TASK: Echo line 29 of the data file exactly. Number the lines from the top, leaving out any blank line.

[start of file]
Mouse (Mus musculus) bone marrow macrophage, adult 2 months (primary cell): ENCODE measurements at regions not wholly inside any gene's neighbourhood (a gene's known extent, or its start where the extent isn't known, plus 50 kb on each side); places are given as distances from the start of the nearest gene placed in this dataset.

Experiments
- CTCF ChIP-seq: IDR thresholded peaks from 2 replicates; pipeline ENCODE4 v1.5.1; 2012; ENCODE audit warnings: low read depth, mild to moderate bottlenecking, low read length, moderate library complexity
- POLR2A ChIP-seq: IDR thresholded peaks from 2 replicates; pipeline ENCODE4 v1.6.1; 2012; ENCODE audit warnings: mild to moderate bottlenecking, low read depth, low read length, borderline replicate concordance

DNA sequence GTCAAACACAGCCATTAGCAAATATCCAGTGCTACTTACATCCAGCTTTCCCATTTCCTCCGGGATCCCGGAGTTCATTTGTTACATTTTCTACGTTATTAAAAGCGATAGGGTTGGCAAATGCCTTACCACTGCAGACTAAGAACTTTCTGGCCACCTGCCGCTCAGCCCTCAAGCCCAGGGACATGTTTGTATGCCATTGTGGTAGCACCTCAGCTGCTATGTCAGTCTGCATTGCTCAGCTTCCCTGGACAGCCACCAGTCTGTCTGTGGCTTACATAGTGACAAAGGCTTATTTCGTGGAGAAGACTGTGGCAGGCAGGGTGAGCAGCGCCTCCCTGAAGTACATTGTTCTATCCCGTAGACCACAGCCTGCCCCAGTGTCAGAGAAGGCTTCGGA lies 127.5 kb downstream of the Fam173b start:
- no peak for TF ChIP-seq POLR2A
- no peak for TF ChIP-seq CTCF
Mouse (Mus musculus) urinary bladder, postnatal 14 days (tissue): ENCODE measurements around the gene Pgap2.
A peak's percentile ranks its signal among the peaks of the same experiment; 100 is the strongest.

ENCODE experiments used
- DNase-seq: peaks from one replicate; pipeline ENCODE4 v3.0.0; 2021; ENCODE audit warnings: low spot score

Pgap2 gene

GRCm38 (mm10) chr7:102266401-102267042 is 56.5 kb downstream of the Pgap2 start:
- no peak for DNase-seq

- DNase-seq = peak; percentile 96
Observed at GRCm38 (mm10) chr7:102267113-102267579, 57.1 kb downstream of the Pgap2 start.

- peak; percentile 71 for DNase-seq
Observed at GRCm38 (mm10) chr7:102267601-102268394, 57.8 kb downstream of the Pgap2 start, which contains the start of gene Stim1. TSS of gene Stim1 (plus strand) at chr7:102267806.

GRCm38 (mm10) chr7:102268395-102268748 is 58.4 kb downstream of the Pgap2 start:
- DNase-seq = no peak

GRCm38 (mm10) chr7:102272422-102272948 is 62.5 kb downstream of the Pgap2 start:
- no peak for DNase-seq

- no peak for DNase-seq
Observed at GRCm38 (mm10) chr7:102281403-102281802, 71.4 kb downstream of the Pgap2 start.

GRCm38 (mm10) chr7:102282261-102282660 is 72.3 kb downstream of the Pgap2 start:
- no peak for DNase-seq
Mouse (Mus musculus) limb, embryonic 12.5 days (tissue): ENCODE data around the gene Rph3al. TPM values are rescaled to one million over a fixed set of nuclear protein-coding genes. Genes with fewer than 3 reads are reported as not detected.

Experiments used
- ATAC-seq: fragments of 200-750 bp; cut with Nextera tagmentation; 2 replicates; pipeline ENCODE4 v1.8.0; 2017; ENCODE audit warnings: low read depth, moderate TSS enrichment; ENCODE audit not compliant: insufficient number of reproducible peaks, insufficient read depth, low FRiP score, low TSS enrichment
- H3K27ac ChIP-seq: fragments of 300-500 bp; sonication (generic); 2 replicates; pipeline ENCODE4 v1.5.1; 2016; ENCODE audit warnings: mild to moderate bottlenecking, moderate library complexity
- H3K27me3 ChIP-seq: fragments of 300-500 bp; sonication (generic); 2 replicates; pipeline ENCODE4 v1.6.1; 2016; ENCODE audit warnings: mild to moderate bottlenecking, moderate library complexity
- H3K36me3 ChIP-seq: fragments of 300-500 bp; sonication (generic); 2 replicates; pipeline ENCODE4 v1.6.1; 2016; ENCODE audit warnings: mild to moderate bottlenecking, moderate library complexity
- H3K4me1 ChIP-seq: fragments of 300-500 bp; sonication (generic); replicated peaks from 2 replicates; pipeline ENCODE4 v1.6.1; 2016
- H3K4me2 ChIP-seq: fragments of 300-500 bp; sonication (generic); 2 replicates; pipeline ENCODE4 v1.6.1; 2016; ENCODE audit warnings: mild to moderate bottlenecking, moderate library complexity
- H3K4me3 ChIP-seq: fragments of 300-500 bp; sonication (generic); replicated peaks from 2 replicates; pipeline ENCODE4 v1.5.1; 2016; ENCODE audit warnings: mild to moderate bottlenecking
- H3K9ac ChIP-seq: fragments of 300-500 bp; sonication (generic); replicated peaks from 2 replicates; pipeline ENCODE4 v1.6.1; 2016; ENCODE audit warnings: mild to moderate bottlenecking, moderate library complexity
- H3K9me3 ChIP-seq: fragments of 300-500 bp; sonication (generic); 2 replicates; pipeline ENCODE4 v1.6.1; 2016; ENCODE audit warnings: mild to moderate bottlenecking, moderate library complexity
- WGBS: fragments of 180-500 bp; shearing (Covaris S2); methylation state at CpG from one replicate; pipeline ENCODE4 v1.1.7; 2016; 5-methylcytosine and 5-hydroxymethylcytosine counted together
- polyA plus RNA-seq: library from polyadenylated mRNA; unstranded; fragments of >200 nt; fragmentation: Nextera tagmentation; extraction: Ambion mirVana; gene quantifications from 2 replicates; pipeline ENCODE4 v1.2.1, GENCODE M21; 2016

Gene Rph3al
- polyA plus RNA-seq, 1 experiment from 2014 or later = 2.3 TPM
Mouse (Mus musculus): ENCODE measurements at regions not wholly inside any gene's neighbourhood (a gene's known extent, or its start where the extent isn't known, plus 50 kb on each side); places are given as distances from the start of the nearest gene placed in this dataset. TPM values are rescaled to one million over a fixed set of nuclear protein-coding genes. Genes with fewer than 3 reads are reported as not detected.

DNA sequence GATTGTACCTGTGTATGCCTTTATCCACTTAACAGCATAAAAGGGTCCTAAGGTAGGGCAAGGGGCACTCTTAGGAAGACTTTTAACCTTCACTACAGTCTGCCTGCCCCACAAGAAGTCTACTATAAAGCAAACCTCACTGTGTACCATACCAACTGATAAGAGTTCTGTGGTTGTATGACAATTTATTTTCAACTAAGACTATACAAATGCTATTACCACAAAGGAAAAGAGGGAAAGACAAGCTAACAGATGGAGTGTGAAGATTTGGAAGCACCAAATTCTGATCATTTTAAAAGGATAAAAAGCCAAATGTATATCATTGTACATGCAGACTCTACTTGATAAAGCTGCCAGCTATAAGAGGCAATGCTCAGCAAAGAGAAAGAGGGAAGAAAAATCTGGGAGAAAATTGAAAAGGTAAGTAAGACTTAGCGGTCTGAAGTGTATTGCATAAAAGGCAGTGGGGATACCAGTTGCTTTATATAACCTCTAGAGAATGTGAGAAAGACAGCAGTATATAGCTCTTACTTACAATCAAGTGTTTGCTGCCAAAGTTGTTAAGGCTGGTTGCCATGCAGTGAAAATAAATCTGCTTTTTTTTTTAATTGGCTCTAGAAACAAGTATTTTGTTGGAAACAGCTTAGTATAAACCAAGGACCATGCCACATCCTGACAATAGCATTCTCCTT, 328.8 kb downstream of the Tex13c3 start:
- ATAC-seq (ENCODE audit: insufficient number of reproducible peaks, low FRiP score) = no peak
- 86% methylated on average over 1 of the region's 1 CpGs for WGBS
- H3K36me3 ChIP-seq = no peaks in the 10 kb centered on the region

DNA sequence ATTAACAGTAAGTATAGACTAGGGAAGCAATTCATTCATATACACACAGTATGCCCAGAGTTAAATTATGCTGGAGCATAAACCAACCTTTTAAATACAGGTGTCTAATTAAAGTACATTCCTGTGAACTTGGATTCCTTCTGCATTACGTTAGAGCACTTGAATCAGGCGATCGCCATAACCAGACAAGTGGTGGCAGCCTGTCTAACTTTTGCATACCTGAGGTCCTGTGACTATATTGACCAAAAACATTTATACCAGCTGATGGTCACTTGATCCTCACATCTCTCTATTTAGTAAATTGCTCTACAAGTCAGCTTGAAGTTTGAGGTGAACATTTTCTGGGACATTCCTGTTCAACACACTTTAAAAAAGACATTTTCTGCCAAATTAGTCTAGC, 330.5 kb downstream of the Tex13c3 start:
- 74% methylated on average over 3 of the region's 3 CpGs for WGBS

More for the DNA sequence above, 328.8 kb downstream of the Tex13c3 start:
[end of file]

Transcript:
- ATAC-seq: fragments of 200-750 bp; cut with Nextera tagmentation; 2 replicates; pipeline ENCODE4 v1.8.0; 2017; ENCODE audit warnings: low read depth, moderate TSS enrichment; ENCODE audit not compliant: insufficient number of reproducible peaks, insufficient read depth, low FRiP score, low TSS enrichment